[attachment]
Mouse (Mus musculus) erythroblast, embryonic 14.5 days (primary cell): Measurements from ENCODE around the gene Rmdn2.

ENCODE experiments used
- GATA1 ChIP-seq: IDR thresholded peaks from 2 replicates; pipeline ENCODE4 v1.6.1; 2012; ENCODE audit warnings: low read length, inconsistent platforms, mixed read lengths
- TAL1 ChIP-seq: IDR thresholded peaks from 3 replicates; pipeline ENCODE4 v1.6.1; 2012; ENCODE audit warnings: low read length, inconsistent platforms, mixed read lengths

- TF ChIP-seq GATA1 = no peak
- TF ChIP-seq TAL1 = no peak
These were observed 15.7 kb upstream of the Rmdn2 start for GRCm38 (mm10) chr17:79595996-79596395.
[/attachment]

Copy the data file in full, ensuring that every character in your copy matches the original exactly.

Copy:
Mouse (Mus musculus) erythroblast, embryonic 14.5 days (primary cell): Measurements from ENCODE around the gene Rmdn2.

ENCODE experiments used
- GATA1 ChIP-seq: IDR thresholded peaks from 2 replicates; pipeline ENCODE4 v1.6.1; 2012; ENCODE audit warnings: low read length, inconsistent platforms, mixed read lengths
- TAL1 ChIP-seq: IDR thresholded peaks from 3 replicates; pipeline ENCODE4 v1.6.1; 2012; ENCODE audit warnings: low read length, inconsistent platforms, mixed read lengths

- TF ChIP-seq GATA1 = no peak
- TF ChIP-seq TAL1 = no peak
These were observed 15.7 kb upstream of the Rmdn2 start for GRCm38 (mm10) chr17:79595996-79596395.